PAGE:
2021 Honoree

Kelley Carter

Fashion Director, Bloomingdale's

“This is a huge societal problem and issue [asking salary requirements in job interviews], and I am heartened that many companies are moving away from this practice. But as it stands right now, we as women still need to continue to be our own best advocates. Know your worth and ask for more.”

In your opinion, what qualities make a “Power Woman”?

The first thing that comes to mind is a strength, which can come in many different forms. I also think a Power Woman is kind, generous, curious, vulnerable and passionate. I think what makes someone really powerful is the ability to work through fear and have the courage to continue to take risks and use your voice.

Do you believe that there is any gender specific role for women to play in the Covid-19 pandemic. Do you believe the response to the Covid-19 pandemic highlights & emphasizes the natural resilience of

I know for many women, the pandemic has meant they had to take on even more at work and at home. For me, the isolation that I experienced was particularly difficult. However, I realized my own resilience in my ability to shift my focus as I endured the emotional and the mental impact of the pandemic on my own.

With all the different issues one could focus on, how do you balance your efforts in pursuit of gender equality? Is it a global approach or a specific issue that you are passionate about?

Over the course of my career, I’ve been acutely aware of how Black women must fight to be included in this conversation. Now, we’ve seen a shift in the workplace, and my focus is to ensure that this shift is not just a trend, but that it becomes reality. And, that Black women’s particular experiences and points of view are considered in the pursuit of gender equality.

What do you think is the number one action we as a society can take toward en-powering women and gender equality?

Seeing more women, especially women of color, in leadership roles can make a big difference. Not only does it have proven benefits for the women working under them in the workplace today, but this kind of visibility also sends a strong message to young girls and women.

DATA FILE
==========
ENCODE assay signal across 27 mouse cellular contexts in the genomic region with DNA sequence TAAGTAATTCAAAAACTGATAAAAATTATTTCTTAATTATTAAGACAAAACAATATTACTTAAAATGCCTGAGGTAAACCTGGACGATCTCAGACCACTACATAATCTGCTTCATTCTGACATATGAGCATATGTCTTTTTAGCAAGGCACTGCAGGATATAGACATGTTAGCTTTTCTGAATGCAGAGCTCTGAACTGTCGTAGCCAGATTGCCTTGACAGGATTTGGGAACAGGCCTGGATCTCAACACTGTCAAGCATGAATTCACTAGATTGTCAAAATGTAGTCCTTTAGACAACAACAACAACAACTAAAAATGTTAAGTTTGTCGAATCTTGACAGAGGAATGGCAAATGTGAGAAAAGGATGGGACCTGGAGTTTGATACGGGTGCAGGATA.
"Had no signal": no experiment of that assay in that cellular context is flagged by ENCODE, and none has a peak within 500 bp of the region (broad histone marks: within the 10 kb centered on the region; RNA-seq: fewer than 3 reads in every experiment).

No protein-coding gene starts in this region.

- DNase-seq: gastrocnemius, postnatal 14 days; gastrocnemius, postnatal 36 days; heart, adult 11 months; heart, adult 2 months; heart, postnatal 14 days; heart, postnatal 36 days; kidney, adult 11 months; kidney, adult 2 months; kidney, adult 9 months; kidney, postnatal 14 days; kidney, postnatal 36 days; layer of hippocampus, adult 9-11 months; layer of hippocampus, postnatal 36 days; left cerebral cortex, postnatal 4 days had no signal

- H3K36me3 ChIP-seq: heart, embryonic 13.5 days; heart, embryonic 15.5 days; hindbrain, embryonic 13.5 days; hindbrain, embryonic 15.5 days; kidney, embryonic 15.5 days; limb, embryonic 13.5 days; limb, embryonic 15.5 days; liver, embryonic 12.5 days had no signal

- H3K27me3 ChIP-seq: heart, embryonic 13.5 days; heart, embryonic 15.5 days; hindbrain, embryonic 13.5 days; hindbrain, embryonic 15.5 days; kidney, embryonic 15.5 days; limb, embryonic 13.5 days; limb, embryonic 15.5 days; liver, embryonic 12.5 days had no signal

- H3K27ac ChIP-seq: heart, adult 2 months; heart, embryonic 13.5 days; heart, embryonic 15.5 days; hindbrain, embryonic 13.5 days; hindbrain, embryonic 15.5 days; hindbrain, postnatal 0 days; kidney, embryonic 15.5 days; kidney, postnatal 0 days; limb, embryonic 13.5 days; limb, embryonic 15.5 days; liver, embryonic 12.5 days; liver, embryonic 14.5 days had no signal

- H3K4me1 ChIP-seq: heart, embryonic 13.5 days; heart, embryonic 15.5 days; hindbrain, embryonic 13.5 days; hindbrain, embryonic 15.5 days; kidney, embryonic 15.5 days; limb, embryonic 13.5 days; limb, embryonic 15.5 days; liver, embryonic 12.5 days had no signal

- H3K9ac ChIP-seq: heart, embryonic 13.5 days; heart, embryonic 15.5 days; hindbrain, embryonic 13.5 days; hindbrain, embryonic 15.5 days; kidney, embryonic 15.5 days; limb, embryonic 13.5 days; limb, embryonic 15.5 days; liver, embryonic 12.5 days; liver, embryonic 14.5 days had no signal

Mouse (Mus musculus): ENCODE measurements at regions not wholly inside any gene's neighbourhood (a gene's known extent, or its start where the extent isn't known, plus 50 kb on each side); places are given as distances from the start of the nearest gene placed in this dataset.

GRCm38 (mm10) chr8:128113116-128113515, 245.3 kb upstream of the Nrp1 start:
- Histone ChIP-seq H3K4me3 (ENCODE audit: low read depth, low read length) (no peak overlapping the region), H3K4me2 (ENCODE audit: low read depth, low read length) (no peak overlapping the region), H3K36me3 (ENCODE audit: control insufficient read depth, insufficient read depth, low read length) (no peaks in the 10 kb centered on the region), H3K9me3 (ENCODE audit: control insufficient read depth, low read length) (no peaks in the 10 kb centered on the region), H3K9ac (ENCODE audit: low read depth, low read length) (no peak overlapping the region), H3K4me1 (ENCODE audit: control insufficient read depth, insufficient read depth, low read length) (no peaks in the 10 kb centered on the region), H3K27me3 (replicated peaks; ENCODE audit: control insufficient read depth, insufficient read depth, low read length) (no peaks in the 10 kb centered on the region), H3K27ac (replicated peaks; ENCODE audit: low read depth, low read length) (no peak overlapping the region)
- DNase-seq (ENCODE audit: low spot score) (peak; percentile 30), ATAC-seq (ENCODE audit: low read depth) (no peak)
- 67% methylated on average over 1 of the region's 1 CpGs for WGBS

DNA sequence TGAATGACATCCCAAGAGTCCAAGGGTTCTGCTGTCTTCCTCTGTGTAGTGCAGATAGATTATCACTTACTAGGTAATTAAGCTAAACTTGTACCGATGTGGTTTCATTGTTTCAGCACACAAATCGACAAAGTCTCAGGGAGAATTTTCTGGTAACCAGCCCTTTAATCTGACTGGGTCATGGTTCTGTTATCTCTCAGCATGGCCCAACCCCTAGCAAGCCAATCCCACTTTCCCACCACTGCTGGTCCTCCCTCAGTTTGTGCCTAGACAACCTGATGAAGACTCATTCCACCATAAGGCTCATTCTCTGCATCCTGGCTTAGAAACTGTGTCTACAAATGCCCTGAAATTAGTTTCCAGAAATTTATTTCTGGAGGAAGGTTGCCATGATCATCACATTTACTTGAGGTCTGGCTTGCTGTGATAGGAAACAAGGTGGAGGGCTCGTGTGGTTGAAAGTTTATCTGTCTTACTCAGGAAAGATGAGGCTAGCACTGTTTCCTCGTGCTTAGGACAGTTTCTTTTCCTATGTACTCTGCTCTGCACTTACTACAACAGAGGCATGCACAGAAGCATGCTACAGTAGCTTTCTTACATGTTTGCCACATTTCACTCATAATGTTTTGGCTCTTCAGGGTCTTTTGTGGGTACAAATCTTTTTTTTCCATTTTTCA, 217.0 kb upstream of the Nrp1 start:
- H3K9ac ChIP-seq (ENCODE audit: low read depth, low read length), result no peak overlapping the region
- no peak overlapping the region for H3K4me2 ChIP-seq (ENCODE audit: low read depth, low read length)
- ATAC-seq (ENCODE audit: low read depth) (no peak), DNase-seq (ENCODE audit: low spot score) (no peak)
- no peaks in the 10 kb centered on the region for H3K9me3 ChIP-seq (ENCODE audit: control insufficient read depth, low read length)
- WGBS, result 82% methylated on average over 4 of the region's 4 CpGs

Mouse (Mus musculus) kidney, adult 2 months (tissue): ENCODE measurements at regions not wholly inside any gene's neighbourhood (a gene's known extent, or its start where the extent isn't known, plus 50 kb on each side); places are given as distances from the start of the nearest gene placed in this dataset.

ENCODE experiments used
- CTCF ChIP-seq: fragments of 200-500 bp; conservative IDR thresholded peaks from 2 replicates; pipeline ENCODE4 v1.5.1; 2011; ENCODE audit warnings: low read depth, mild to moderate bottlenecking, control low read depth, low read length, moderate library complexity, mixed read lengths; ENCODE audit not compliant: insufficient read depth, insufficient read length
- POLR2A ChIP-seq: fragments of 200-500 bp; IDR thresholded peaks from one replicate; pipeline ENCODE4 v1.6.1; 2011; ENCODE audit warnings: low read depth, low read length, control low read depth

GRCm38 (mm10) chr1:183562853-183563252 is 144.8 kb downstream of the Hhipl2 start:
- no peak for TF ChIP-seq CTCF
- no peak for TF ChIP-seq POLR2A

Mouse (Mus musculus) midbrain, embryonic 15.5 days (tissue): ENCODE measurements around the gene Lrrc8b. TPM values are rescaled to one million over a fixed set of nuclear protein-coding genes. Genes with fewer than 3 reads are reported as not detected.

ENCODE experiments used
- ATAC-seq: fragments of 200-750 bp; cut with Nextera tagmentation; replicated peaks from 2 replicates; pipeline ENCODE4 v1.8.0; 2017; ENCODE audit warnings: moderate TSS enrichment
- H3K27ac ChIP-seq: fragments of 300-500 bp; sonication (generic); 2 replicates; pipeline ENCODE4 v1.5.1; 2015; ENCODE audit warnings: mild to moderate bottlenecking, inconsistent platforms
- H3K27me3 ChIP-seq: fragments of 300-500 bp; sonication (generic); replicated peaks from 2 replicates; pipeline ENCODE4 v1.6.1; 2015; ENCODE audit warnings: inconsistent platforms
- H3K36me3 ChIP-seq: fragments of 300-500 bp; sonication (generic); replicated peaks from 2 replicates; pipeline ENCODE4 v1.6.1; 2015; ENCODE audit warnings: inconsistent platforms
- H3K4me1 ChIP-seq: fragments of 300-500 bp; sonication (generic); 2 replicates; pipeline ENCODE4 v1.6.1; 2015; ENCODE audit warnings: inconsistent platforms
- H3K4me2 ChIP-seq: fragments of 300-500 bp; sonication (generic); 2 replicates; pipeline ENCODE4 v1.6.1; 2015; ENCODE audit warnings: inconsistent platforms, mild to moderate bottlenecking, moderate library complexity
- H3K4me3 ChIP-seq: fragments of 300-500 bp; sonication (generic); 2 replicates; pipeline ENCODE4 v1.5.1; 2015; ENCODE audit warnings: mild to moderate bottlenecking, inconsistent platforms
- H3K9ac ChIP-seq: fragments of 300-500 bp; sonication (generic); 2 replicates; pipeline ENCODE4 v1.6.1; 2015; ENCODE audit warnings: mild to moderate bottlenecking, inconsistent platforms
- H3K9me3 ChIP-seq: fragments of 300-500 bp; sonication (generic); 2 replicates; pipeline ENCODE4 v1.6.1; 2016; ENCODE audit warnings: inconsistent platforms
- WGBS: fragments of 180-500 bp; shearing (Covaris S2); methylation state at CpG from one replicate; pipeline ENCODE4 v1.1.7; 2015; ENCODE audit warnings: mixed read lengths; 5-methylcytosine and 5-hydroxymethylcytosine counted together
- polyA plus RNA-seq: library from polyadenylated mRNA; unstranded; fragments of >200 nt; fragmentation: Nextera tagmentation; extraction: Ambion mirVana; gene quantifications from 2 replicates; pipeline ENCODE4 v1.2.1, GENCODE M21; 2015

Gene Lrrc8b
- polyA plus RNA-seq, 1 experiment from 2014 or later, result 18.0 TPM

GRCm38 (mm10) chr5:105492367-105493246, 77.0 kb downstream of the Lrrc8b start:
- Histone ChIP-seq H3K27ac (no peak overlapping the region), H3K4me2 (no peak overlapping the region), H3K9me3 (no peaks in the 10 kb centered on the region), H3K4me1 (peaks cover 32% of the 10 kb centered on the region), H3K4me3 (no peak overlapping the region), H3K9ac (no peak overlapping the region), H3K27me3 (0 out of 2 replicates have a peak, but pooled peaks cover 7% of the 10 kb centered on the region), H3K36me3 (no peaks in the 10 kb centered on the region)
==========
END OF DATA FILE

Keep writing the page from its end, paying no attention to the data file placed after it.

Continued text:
Can you tell us a short story in which you encountered a block due to your gender?

Unfortunately, in the past, I’ve seen how women can block other women from moving forward. My hope is that we can get on each other’s teams and support each other in our careers

Do you think that asking previous salary requirements in job interviews contributes to the pay gap between women and men? Should we push for a nationwide ban?

This is a huge societal problem and issue, and I am heartened that many companies are moving away from this practice. But as it stands right now, we as women still need to continue to be our own best advocates. Know your worth and ask for more.

There are many studies that support the idea that a female presence in the boardroom increases the bottom line and leads to healthier work environments. What can we do to continue to support and enhance the growth and presence of women in high profile positions?

Workplaces overall need to be more supportive of women, to allow them to continue to grow and climb the ladder as their lives and careers change. I also think mentorship, by both men and women leaders, is key in developing leadership skills needed to succeed.

Was there a defining moment or experience in your life that led you to where you are today? What was it?

Not every job is going to be great for every person. In the past, I had a job where my voice wasn’t being heard, and my opinions and strategic perspective were diminished by other women in the room. I made a conscious choice to extricate myself from this work environment, and to go out on my own as a freelancer, which was very scary. I knew I was leaving behind benefits and security, but I still had my credibility and integrity. From there, I consciously and unconsciously developed my professional pillars that would guide my future career. I knew I would never tolerate being in a room where my voice wasn’t heard. I’m grateful to have had that experience and understand the importance of championing oneself, but also championing the voices and opinions in the room that I work with.

If you could have someone else’s job for a day, who and what would it be? Why?

Shonda Rhimes! She is a storyteller for all. She had Thursday night on lockdown and she captivated the attention of a diverse audience in such a compelling and meaningful way. Her race doesn’t pigeonhole her into telling one type of story.

What is the best piece of advice you’ve ever been given?

The best advice I received is to stop downplaying who I am and what I’ve accomplished to make others feel comfortable.

What is your favorite book (fiction or non-fiction)?

The Four Agreements. I read it often.

What do you value most in your friends?

As Oprah said, “Lots of people want to ride with you in the limo, but what you want is someone who will take the bus with you when the limo breaks down.”

Which trait do you find most uncomfortable in yourself? In others?

Still trying to find it! All kidding aside, one of the things I try to do is really try to stay positive and harness that positivity.

What do you consider the most overrated virtue?

I try to focus on a few virtues at a time. I specifically am focused on creativity, courage, integrity, and joyfulness. I’m really trying to find joy in every day.

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